P.S: CommentLuv is still going to show “Unfortunately, Pants” as my last post. The plot thickens.

    Johnny Truants last blog post..Unfortunately, pants

  12. What? You want me to work? But popularity is just supposed to come to me because, like, I’m just so cool.


    Okay fine… It takes time…

    Fortunately I have a lot of that. ;)

    Great post and great reminder that it takes patience and effort build up a reputation.

    Alex Fayle | Someday Syndromes last blog post..Dedicate Yourself to Life, Not Work

  13. GirlPie
    Twitter: TheGirlPie

    What a helpful reminder that blogging, like many arenas in life, is a lot like high school. You can engage with great teachers, parry with new friends, gather at the quad trading comments, and play, work, learn, group up, and change partners… But my tear-stained journals say that I also worried too much about popularity and being liked.

    Until dear ol’ Mr. North told me that I’d only be heard if I knew who was speaking, echoing all our mothers’ platitude to “just be yourself, dear.” Havi makes it clear as well: blog for yourself and the readers (who are your Right readers) will follow — but it’s also true that you must be heard to be found. Three great points that apply to life way beyond blogging.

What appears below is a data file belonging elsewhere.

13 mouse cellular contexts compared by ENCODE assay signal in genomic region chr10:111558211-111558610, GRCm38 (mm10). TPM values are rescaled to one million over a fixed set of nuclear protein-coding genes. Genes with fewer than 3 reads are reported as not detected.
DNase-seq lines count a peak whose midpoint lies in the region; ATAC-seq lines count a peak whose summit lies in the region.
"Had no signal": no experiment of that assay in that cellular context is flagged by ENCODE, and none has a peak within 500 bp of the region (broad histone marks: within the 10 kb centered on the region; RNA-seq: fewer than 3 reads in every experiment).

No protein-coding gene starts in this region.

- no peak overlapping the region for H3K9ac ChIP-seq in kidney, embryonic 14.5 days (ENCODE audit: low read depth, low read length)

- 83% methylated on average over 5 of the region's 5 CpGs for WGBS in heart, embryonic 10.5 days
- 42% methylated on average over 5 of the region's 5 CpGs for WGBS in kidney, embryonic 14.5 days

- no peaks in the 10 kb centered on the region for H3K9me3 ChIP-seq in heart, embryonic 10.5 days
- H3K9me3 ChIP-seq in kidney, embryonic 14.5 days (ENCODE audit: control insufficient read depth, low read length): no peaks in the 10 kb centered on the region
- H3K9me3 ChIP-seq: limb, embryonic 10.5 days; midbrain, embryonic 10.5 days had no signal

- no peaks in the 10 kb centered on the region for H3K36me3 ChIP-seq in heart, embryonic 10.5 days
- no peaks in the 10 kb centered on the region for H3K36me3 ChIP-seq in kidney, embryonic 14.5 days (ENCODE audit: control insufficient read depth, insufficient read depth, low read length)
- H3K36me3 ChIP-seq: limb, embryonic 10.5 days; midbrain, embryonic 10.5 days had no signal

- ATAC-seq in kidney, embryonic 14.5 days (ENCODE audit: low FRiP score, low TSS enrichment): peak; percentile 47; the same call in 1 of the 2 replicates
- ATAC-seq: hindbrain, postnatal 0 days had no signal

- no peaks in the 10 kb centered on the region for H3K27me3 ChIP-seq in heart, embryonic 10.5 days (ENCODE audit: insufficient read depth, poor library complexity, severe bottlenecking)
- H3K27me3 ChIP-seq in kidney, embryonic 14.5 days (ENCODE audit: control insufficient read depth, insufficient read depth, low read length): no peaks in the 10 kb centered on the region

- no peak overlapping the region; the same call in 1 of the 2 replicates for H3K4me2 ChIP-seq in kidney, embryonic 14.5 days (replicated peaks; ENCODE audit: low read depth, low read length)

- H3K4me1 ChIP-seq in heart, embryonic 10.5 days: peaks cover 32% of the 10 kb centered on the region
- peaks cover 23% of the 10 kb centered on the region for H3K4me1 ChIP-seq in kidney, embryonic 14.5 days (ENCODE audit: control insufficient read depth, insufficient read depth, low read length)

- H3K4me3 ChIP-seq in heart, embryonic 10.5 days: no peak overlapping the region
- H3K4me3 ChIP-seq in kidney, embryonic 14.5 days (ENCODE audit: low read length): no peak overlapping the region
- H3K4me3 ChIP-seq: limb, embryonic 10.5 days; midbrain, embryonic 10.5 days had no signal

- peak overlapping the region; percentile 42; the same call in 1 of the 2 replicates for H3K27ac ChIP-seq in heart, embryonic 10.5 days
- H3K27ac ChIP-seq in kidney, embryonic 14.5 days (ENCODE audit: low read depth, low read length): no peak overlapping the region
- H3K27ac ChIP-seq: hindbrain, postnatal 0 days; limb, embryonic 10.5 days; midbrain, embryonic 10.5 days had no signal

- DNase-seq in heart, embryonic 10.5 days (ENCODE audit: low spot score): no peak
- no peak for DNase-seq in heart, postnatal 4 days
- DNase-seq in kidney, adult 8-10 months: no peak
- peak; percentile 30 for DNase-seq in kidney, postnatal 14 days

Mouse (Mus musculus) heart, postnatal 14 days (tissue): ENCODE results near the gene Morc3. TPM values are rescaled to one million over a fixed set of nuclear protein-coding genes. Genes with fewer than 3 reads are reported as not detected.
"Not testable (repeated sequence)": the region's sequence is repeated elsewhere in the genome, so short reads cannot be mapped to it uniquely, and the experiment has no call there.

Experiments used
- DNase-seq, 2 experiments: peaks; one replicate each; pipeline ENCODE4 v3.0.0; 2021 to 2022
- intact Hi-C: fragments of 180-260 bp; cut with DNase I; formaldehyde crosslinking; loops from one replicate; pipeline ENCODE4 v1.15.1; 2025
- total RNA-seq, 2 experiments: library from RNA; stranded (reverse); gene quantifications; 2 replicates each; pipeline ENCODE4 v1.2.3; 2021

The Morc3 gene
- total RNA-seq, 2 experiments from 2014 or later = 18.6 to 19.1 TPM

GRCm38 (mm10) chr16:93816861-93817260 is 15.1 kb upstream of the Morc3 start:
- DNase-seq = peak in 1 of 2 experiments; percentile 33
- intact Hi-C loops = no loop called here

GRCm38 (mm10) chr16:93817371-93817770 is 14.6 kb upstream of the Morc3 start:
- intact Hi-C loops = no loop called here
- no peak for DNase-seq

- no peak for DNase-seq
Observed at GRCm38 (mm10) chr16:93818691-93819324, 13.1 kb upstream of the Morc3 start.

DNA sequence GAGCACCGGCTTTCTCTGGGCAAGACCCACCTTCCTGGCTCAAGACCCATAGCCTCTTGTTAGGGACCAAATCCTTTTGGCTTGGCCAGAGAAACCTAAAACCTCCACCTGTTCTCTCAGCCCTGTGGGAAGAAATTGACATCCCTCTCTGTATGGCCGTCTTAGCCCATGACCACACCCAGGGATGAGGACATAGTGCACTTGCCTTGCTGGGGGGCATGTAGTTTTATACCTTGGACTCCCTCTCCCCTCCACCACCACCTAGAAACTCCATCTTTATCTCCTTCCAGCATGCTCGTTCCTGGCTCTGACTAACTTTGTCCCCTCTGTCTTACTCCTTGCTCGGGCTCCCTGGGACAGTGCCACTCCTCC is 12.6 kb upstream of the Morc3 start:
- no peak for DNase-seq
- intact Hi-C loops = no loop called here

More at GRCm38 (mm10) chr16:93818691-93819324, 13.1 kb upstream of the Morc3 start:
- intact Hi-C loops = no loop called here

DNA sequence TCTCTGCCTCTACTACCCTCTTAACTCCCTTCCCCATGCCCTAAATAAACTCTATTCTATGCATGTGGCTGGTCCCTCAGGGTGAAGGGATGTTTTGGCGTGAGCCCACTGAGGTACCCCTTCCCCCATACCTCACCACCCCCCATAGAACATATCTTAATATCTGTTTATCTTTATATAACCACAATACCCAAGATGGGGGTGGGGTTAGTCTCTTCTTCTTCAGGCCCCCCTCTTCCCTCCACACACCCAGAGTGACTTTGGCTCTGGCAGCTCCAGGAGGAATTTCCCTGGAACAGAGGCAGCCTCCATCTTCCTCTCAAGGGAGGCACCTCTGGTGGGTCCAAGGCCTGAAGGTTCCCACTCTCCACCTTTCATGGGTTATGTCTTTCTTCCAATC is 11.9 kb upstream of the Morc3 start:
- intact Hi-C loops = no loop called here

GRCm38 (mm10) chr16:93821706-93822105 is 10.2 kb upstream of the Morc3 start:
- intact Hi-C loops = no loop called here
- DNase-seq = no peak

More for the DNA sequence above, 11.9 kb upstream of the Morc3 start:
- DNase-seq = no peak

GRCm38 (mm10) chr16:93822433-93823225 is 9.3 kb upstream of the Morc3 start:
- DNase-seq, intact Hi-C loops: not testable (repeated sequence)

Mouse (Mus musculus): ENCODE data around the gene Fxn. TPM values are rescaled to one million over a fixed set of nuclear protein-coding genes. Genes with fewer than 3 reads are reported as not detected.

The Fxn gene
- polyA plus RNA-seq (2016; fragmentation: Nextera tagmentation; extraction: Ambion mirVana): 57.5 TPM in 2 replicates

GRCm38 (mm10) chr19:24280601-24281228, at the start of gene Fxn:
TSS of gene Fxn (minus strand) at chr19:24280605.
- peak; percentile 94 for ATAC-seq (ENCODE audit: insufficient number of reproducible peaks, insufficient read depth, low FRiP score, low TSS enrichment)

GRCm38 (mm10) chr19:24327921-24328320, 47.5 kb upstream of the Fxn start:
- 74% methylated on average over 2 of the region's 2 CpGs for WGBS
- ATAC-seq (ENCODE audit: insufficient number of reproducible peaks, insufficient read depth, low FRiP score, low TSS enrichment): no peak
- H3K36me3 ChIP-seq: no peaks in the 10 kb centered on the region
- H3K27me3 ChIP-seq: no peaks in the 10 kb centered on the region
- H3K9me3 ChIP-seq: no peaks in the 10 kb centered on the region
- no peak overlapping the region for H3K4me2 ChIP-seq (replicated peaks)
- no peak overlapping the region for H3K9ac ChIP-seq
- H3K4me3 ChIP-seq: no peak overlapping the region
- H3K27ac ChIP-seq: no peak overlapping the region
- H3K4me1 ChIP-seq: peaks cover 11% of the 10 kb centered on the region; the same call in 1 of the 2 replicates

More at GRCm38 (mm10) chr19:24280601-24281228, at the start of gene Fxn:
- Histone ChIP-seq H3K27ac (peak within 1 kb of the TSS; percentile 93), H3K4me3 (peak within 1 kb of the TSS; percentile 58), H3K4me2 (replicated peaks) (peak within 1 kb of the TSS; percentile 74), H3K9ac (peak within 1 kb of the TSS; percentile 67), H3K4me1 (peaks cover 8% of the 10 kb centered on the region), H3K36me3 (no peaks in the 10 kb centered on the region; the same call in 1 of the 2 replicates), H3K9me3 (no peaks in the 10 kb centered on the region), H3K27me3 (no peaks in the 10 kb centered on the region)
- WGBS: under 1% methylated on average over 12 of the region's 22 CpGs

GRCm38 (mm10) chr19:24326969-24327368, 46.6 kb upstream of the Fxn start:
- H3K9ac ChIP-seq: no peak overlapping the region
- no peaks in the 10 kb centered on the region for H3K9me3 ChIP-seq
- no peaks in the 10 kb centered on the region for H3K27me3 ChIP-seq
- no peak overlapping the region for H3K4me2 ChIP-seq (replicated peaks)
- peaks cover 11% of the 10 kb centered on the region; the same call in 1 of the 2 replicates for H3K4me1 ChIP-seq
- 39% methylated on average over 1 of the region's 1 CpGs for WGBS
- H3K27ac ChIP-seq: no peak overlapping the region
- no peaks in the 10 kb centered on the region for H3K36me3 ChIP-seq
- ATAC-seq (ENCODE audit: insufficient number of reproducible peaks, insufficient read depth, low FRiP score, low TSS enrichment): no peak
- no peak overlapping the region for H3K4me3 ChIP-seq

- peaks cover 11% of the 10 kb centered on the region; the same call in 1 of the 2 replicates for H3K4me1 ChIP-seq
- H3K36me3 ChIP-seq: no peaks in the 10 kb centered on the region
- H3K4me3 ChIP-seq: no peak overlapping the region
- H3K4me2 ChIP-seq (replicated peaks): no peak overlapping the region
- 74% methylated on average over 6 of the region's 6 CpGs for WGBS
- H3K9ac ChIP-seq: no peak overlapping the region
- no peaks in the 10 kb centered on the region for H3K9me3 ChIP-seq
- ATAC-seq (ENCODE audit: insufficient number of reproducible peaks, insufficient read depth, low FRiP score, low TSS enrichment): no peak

@Johnny Truant, you’re pretty damn funny yourself. Put your impatience to work by scopeing out what times/days your favorite bloggers publish and make it a game with yourself to read them ASAP and when appropriate, comment in the top few slots so your name becomes familiar. And explore lesser-known quality blogs that might engage readers you’d like to meet and get involved there.

    And when you see those huge follower numbers or subscriber counters or whatever other scorecards are out there, just remember what we all said AFTER leaving high school: it’s not the size, but the motion…

  14. Yooper says:

    Havi/Selma: Thanks for this series of Blog Therapy tips…I actually put itto practice on my last post…and it really felt like a little therapy…very nice.

    I came up with a method to unstuck myself when it comes to starting new posts…very very nice.

    Check it out:


  15. Jocelyn says:

    I really, really, really want to catch up after seeing how motivated your “students” are! Thanks for posting these.

    Jocelyns last blog post..Back to work F-O

  16. […] the incident. Feeling heard. Crying. Re-reading loads of old posts and noozeletters from Havi on releasing the need for external legitimacy and separating my stuff from their stuff. (Yes, I already get this intellectually. Yes, it’s […]

  17. Er… how have I lived without Dooce all this time?

    .-= Andrew Lightheart @alightheart´s last post … Never how you planned it =-.

Leave a reply

CommentLuv badge